A church in one of Britain’s oldest parishes, that has served the area for 1,500 years, is due to close in a few weeks after the congregation dwindled to just two. Founded in the year 583, St Madoc of Ferns in Pembrokeshire, Wales, has looked after its congregation for nearly 1,500 years.
But with the influx of second homes in the area and young people no longer attending, the last two parishioners, who both help out as church wardens, say they are too old to carry on. A group of volunteers is now looking for funding to clear the damp and pay the bills so that the church in Haroldston West can be turned into an arts and history exhibition centre.
If they fail the building could fall into ruin or be bought by developers and turned into a home. Madoc was born in 558 in Templeport, in Ireland’s County Cavan, before he came to Wales as a disciple of St David, the patron saint of the country.
He became known as one of his three most faithful disciples and had a reputation as a miracle worker. It is believed he founded the Pembrokeshire church in 583 before returning to Ireland and becoming a bishop.
The church is set to hold its final service on July 31. Church warden Jane Main, 78, said: “We are very sad to have to see it go. It’s going to be declared redundant.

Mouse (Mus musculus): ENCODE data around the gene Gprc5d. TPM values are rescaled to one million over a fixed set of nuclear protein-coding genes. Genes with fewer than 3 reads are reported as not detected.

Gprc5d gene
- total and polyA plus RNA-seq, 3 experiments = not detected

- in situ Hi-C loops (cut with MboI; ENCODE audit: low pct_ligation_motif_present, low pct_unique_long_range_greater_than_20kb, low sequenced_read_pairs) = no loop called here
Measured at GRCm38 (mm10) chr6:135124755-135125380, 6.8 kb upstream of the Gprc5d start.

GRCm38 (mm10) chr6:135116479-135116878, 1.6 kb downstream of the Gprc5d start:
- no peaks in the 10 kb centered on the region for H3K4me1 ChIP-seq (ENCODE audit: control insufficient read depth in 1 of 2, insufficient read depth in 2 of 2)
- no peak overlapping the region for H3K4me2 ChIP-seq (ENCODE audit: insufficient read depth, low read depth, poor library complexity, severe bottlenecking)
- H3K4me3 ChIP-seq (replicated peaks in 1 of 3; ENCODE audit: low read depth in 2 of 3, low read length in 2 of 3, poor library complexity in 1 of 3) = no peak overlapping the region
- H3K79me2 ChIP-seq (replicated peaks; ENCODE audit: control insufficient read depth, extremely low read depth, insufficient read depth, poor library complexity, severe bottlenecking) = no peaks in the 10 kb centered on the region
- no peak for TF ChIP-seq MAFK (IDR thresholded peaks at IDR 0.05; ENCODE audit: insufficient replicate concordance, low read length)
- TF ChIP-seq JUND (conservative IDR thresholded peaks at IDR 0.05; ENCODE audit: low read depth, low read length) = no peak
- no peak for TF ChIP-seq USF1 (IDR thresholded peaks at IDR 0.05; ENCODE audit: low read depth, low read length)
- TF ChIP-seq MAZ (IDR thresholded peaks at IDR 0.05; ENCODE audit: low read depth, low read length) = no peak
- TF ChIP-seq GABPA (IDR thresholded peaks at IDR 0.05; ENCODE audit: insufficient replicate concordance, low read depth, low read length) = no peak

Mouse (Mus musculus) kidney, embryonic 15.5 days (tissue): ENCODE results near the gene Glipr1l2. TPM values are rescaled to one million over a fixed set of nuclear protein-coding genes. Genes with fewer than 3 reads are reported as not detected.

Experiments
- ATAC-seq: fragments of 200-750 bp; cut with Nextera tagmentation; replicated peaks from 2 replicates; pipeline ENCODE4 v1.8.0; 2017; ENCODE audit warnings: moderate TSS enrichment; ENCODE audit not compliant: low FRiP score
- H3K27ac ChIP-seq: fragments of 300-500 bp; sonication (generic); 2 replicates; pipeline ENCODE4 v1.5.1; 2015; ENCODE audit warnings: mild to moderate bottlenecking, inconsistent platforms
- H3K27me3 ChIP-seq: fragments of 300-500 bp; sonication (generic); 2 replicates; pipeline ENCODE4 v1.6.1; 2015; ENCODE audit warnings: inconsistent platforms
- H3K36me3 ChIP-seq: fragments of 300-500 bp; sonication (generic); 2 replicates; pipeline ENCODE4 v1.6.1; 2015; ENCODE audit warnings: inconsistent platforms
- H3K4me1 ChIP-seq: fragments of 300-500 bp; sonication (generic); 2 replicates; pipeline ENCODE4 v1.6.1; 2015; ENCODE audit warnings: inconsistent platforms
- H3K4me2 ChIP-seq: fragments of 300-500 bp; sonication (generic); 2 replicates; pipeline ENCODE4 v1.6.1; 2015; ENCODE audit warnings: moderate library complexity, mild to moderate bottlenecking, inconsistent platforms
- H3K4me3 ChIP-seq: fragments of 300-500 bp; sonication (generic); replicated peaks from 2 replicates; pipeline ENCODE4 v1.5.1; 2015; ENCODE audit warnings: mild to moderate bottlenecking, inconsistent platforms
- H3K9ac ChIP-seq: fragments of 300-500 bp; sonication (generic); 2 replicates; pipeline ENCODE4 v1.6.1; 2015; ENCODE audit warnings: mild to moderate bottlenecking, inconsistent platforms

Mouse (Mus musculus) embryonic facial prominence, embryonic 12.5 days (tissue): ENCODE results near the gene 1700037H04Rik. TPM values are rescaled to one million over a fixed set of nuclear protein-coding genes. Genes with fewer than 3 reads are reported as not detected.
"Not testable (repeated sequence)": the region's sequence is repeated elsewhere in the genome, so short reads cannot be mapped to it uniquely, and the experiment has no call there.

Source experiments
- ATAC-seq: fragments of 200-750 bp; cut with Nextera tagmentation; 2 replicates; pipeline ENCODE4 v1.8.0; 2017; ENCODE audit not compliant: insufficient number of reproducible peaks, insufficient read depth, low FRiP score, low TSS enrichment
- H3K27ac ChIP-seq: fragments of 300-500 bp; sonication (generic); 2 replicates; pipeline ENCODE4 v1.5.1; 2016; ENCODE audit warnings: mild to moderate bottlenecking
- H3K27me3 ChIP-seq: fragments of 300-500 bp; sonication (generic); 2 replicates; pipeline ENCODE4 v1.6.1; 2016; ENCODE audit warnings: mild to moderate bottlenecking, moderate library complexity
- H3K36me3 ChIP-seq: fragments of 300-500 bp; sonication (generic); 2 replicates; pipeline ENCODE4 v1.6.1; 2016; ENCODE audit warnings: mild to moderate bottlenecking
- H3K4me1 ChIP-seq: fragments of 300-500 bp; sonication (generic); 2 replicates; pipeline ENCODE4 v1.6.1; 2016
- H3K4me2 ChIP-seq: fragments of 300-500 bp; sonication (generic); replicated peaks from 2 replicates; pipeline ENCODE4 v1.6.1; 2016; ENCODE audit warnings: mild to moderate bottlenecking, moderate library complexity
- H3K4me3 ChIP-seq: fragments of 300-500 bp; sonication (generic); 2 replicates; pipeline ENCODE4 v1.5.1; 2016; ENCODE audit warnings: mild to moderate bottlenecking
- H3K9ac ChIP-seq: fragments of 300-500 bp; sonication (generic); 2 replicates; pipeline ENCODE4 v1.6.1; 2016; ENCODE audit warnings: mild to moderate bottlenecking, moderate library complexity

“I’ve been a warden for most of the 30 years I’ve lived here but now I have trouble getting down the steps. My husband has Parkinson’s so he can’t do it and the other warden, Diana Thomas, is 80.”
She added that when she started as warden there used to be two services every Sunday, but the disappearance of agricultural workers in the area has led to a dwindling congregation. She said the church’s graveyard will continue to accept ashes and additions to family graves and that St Madoc is currently able to host christenings, funerals and baptisms, but not weddings.
The church was mostly rebuilt in 1883 on its medieval foundations, with the south wall and medieval font being the only features to have survived. Its 20th century stained glass windows show a very blond Christ in a carpenter’s workshop and the view of St Bride’s Bay from Haroldston Hill.
It also has in its cemetery the grave of an unknown WW2 soldier. At present, services are held every few weeks with a number of churches sharing the same vicar.
Shirley Norman, who runs the Boathouse Gallery in Little Haven, said she received a call in February from Ms Main who asked her if she would be interested in looking after the church when it closed. She said: “We thought it would be a good site for a history exhibition as long as it was not damp, but it was.
“Water was just running down the walls when we visited in February but we have been several times since and it has been dry. It’s awful to think it might close after all these years.”
At a community meeting on May 11 a group was formed and various options were discussed, from letting the church deteriorate into a safe ruin to converting it into a forum for art exhibitions, student lectures and rehearsal rooms for musicians. The group next meets on June 11.
For more stories from where you live, visit InYourArea.